Then, lo and behold, the old — or, we should say, natural — processes by which we used to make bread are slowly making a resurgence. It began with whole wheat as opposed white flour, which it turns out stripped wheat of much of its nutrients. While white flour lasts longer and makes chewier bread, a quality of being more glutinous, it is so nutrient deficient that factories legally have to add vitamins back into it, hence the name, “enriched” flour. However, this doesn’t seem to be the only problem.
Even whole-wheat breads are off the table for those with gluten issues. The hybridization and modification of wheat in our fields seems to be causing unresolved health concerns, because the fashion in which we go from flour to loaf is problematic. Thankfully, sourdough breads are now proving that there is an underlying, unseen purpose in the process, in the amalgamation and fermentation of wild yeasts. Now, sourdough breads, once considered lesser, are what many health-conscious people crave, and with good reason.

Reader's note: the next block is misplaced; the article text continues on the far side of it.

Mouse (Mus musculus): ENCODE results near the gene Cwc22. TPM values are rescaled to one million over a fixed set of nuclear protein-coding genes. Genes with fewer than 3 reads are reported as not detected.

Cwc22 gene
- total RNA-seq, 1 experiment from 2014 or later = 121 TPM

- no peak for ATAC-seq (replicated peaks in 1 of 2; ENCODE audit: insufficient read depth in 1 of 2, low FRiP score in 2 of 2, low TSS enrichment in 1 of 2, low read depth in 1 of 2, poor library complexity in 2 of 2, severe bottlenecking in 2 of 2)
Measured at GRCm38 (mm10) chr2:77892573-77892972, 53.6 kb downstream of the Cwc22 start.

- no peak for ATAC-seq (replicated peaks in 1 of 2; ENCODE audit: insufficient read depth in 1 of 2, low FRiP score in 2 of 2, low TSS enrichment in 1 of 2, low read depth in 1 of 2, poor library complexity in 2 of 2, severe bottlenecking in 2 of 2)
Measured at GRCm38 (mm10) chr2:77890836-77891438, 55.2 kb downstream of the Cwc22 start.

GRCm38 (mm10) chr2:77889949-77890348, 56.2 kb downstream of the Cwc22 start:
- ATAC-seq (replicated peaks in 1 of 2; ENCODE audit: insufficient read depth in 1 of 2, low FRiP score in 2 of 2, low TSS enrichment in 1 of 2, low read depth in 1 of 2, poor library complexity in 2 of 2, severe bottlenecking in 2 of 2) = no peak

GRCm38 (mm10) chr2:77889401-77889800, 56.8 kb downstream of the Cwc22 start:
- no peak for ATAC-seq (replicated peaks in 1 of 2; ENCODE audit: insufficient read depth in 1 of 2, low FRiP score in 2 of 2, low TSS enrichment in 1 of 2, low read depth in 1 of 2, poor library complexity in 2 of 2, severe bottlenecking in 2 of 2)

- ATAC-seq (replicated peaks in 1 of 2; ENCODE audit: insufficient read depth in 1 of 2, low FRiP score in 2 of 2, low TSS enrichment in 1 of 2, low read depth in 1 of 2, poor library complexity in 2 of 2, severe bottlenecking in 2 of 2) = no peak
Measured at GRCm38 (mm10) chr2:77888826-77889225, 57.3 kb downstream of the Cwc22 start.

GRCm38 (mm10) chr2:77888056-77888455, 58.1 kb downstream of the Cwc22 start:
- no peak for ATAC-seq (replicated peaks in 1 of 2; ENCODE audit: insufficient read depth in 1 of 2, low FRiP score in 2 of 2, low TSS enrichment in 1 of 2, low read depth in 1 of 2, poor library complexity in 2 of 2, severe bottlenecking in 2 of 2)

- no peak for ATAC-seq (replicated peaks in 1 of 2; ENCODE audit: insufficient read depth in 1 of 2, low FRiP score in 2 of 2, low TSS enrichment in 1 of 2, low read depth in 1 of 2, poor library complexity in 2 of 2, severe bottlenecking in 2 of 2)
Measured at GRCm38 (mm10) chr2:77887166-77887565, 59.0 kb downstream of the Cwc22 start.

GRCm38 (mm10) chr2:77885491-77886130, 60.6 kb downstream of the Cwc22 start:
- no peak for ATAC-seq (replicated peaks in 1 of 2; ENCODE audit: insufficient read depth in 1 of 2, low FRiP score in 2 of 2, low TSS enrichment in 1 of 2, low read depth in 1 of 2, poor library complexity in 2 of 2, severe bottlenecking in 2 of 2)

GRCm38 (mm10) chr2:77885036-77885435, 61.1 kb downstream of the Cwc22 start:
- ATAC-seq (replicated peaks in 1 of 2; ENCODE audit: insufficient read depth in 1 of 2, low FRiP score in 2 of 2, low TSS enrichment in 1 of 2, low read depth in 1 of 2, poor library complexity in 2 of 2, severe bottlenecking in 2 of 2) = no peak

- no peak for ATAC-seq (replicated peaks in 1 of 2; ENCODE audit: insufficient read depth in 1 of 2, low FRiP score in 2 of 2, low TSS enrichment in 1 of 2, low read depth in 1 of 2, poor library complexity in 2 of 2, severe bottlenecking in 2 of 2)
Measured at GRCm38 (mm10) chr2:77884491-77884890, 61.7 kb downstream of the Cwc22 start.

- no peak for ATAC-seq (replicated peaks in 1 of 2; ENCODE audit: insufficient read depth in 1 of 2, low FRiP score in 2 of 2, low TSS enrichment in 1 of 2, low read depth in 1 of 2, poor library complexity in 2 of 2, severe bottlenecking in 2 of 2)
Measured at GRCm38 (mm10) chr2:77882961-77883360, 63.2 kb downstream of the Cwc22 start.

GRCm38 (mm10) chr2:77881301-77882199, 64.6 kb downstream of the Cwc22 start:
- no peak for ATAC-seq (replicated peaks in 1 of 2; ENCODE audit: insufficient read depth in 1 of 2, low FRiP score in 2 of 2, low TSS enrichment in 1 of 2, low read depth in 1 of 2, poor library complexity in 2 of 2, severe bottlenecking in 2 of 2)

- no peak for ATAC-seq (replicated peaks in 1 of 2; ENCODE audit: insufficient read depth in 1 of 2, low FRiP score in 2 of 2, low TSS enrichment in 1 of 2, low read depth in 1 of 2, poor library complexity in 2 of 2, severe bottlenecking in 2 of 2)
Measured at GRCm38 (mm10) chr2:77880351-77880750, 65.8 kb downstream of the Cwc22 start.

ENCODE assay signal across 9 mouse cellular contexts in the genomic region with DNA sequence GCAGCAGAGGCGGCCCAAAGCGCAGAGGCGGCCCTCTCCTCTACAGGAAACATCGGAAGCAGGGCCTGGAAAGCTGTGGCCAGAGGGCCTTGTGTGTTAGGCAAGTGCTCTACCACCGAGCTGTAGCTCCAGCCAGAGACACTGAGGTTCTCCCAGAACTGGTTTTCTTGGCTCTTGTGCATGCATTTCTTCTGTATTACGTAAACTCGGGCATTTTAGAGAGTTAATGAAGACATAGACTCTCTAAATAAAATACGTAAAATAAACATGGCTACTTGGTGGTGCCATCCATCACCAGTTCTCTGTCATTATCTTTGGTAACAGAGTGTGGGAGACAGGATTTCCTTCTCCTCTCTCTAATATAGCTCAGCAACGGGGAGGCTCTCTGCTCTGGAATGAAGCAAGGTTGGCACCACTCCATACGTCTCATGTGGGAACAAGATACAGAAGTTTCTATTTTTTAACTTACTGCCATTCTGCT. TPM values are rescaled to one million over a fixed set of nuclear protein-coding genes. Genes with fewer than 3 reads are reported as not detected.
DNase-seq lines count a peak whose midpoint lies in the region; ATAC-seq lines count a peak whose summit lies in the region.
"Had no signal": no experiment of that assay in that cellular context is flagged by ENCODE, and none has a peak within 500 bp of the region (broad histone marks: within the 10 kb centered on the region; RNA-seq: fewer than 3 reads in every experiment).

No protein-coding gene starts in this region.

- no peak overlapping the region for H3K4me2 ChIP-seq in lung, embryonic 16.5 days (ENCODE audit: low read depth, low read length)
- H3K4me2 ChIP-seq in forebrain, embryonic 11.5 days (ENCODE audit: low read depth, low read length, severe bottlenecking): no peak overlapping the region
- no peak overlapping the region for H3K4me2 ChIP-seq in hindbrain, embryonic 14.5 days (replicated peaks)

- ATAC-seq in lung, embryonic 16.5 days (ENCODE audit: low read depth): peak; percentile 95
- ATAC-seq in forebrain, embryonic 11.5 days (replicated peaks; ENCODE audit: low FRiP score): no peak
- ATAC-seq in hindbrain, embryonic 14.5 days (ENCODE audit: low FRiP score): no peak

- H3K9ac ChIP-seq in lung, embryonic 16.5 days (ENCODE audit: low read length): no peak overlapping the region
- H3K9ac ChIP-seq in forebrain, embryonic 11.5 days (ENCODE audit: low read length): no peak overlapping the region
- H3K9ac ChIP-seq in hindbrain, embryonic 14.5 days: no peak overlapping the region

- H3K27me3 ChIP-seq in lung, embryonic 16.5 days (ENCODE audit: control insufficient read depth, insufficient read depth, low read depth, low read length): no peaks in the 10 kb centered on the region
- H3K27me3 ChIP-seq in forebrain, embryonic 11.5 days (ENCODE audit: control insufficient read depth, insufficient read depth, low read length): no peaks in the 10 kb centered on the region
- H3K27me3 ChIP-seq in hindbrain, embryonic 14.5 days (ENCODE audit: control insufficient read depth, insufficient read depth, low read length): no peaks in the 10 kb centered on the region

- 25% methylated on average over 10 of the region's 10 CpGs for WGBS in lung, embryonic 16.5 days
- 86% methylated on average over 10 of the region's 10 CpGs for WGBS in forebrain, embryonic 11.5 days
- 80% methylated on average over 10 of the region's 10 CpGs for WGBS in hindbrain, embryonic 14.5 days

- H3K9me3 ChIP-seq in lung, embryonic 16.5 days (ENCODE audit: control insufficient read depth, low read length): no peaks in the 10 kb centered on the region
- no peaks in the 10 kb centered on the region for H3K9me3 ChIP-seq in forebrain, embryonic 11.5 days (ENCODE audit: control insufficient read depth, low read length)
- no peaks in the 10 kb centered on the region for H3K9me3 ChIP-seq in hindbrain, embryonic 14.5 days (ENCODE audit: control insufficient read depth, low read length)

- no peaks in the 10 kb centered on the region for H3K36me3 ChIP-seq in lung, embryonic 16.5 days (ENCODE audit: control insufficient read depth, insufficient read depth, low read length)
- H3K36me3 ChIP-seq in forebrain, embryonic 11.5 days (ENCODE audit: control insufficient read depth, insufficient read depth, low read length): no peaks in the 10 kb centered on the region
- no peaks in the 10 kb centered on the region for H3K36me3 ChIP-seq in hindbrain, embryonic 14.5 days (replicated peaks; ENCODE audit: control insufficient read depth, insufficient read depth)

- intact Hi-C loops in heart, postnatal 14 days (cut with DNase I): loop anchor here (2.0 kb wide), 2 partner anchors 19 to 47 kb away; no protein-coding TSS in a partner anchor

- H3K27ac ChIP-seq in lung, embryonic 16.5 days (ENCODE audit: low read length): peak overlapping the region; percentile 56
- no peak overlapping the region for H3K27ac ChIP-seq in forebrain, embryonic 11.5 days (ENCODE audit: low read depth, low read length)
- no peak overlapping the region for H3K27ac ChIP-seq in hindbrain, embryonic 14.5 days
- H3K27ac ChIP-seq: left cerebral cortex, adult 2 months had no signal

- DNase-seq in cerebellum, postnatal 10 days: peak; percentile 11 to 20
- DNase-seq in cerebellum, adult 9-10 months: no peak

DIY Sourdough Starter
Another big impediment that has prevented many a novice bread-maker from having a sourdough starter is that is many believe it requires a mother, a piece from an existing starter. While this method does make the process a bit easier (or possibly profitable for companies selling starters), it isn’t at all a necessity. After all, starters had to start from somewhere at a time when existing starters didn’t exist.
In fact, creating a sourdough starter from scratch is much easier than we’ve been led to believe. It requires few ingredients and even less know-how. And, in the end, the wild yeasts that congregate in the starter are actually from the air around us, from the very flour that we’ve used to make it, such that through time, the yeast from an imported San Francisco starter isn’t nearly the same after a few feedings in New York. In other words, there is no benefit from getting a starter from elsewhere.